"I don't care about the bloody report!"
With that, Bill O'Reilly delivered the climax to a night of Senate report denialism on Fox News.
This week, the Senate Select Committee on Intelligence released the results of its investigation into the 2012 attacks in Benghazi. The report dispelled many of Fox News' favorite conspiracy theories surrounding the attacks, including the myth that the Obama administration engaged in a cover-up by suggesting the attacks may have grown out of protests outside U.S. facilities in Benghazi over an anti-Islam video, an idea then-U.S. Ambassador Susan Rice suggested in a series of interviews on the broadcast Sunday shows three days after the attacks.
And yet, Fox hosts Bill O'Reilly and Bret Baier continued to push these myths, even when covering the Senate report that debunked them.
On the January 16 edition of Special Report, guest A.B. Stoddard pointed out that the report found no evidence of a cover-up, and Baier responded, "You said no cover-up, but there's clearly an open question about this story about the protests, and about where that all came from."
Bill O'Reilly went even further, peppering guest James Carville with questions about the origins of Rice's suggestion that the attacks may have originated from a protest over the film. Carville attempted to explain that the Senate report answered O'Reilly's question, but the Fox host repeatedly interrupted him, finally yelling, "I don't care about the bloody report":
The Senate report makes clear where reports of a protest were born -- from the intelligence community. The report noted that the intelligence community (IC) received and disseminated an account in the immediate aftermath of the assault that there had been protests against the anti-Islam video at the diplomatic facility prior to the attack, based largely on press accounts that made that claim. The report also revealed that it took days for eyewitness statements by U.S. personnel indicating that there had been no protests to make their way into CIA assessments -- this information was not reviewed or disseminated until after Rice's statements.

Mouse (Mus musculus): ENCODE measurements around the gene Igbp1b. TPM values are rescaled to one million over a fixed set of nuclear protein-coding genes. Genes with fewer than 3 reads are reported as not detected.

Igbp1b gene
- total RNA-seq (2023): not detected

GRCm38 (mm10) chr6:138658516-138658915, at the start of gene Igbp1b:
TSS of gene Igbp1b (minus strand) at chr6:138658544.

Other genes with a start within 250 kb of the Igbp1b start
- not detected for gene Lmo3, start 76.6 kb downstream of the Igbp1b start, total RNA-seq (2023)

What's more, the Senate's findings specifically dismissed the notion of a cover-up, stating:
The Majority concludes that the interagency coordination process on the talking points followed normal, but rushed coordination procedures and that there were no efforts by the White House or any other Executive Branch entities to "cover-up" facts or make alterations for political purposes.